The event, “Globalization and Its Discontents”, held at the World Bank on June 28, 2002, not only launched Joseph Stiglitz’ highly controversial book, but it also marked the climax of a heated and now famous debate between two highly esteemed and influential academics. Stiglitz, former World Bank Chief Economist and winner of the Nobel Prize in Economics, faced Kenneth Rogoff, Economic Counselor and Director of the Research Department at the International Monetary Fund to discuss their openly diverging ideas on the appropriate role of the World Bank and the IMF in promoting—and dealing with the outcomes-- of globalization.
Stiglitz introduced his book by stating that it covered issues surrounding many aspects of globalization, and that the role of the International Monetary Fund (IMF) and the World Bank were only a small part of the issues covered. He expressed concern that globalization has developed according to a set of rules that have been set by special interests within the advanced industrialized countries. While many countries have benefited from globalization, he stated that there are hypocrisies and inequities in the way globalization has been managed. As an example, he pointed out that although the Uruguay Round of trade negotiations (which transformed the General Agreement on Tariffs and Trade into the World Trade Organization) was considered an overall success, most have neglected the fact that as a result Sub Saharan Africa became worse off by 2%.
Stiglitz stressed that there is not a single dominant policy that works in economics. The role of economic advisors, he said, is to point out the alternative policies, and the political process is supposed to make the choice between these alternatives. He criticized the IMF for so faithfully adhering to policies of what he called “market fundamentalism”, which is a belief that reliance on the markets is the best way to deal with economic problems. He pointed out that the problem with this idea is that it does account for the fact that markets do not function well in developing countries, as a result of weak institutions and imperfect information. Stiglitz also criticized the IMF’s response to the East Asian crises of the 1990’s by citing that they used excessively austere fiscal policies, and that even though this has been recognized, similar policies are still applied in some Latin American countries. Moreover, he criticized the IMF’s lack of transparency. Finally, he stated that the one area where he was still in extreme disaccord with the IMF was the issue of monetary policy issues. More specifically, he stated that the IMF’s policies of raising the interest rates in the East Asia crisis only exacerbated the crisis and led to more bankruptcies. He pointed out that the IMF saw this as a way to support exchange rates.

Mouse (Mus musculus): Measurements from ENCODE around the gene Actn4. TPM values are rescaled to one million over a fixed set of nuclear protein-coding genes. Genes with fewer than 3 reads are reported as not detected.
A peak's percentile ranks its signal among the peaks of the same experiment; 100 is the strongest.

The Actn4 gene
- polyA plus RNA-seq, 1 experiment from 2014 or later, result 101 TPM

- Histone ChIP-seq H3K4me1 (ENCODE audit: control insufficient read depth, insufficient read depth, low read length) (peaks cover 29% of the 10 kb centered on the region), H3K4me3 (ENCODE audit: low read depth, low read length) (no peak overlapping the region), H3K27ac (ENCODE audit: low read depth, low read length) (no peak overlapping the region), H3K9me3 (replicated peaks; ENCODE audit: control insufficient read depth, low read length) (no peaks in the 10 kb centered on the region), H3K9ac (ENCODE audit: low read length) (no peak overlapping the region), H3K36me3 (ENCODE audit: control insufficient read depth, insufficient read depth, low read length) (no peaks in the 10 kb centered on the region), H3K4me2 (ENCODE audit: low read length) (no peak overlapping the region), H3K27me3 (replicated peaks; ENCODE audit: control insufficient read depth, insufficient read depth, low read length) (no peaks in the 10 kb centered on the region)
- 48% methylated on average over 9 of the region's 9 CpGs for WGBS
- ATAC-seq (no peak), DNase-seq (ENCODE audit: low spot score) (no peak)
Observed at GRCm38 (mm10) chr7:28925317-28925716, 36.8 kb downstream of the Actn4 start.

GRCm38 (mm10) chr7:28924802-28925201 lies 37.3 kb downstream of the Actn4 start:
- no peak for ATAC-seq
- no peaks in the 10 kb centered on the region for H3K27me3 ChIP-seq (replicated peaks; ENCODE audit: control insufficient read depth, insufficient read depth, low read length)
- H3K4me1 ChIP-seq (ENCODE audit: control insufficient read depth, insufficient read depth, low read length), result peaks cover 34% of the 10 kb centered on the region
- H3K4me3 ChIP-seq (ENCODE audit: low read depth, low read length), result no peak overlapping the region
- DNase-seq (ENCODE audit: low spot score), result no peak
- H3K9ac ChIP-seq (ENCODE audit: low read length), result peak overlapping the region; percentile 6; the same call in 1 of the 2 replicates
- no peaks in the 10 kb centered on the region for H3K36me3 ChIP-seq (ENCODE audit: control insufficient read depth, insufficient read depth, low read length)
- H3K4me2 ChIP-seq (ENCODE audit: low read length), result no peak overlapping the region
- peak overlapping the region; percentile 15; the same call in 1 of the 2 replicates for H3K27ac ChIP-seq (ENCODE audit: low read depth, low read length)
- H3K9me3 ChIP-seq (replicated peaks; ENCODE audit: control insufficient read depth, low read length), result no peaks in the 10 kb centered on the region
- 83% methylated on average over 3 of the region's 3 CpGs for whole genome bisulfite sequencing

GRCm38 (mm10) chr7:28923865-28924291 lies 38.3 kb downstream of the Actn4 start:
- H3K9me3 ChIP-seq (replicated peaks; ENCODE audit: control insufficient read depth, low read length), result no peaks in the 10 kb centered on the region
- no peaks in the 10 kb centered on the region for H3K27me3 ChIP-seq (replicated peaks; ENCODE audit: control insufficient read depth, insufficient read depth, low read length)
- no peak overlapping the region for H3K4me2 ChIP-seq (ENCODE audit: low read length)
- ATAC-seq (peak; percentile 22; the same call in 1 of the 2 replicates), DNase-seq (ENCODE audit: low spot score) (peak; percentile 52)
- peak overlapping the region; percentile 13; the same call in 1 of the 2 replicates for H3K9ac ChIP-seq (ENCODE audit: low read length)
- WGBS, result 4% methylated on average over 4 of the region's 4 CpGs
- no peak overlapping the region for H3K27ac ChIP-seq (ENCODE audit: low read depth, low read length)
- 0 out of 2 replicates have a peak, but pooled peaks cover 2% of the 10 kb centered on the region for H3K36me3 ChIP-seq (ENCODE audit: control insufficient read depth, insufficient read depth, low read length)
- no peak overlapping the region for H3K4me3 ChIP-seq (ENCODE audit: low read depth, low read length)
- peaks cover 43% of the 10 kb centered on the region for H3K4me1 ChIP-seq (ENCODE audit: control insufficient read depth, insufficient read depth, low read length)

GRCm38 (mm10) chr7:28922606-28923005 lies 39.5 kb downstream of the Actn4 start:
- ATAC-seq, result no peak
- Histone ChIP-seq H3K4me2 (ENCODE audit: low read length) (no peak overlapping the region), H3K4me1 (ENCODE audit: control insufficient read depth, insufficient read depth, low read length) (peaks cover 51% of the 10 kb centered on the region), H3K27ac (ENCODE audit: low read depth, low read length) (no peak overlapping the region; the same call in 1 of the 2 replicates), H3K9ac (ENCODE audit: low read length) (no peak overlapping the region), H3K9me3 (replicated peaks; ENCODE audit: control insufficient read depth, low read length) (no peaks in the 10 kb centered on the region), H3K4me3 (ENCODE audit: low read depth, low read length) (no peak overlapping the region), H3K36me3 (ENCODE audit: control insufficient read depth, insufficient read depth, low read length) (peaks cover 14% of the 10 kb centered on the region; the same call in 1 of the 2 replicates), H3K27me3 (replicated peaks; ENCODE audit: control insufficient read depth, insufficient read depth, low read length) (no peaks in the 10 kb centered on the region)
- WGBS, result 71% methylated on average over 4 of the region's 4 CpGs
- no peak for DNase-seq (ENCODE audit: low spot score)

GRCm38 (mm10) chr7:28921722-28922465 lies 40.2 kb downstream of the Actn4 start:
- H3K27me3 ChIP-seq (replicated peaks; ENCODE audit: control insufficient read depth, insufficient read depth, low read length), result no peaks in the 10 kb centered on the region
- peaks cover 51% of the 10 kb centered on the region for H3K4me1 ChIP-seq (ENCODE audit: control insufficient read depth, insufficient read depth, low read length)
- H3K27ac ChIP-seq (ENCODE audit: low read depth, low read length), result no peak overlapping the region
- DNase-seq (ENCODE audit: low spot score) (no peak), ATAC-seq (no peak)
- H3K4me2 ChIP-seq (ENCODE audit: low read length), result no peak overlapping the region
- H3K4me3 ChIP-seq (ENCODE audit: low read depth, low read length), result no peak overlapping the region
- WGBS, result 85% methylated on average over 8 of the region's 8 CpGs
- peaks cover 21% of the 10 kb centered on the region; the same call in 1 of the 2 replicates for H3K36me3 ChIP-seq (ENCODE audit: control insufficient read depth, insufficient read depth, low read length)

Kenneth Rogoff’s response was formatted as a letter he had written to Joseph Stiglitz. In this letter, he covered the many aspects of the book which were critical of the IMF. He first stated that there are indeed many aspects of the book with which the IMF agrees, including the need to seriously re-examine how the IMF deals with countries that are going bankrupt. However, he stated that this was not a novel idea. In response to Stiglitz’ critique of the IMF’s overly austere fiscal policies, Rogoff countered that the IMF did indeed allow room for deficits, and actually had done so in the East Asia crisis. He responded to the book’s criticism that the IMF did not listen to its critics by stating that he himself had once been a critic of the institution, and that not only did the IMF listen, but it published his criticisms themselves. Rogoff also staunchly defended some of the people he felt were personally slandered by Stiglitz’ book, such as former IMF First Deputy Managing Director Stanley Fischer. Finally, Rogoff ended his address by stating that while he considers Stiglitz a brilliant academic more than deserving of his Nobel Prize, he does not consider him an equally brilliant policy maker.
Among the questions posed by the audience was whether we have learned anything from the multiple debt crises that have hit virtually every emerging market, and whether the current emphasis on ownership in country programs is reconcilable with the existence of conditionality.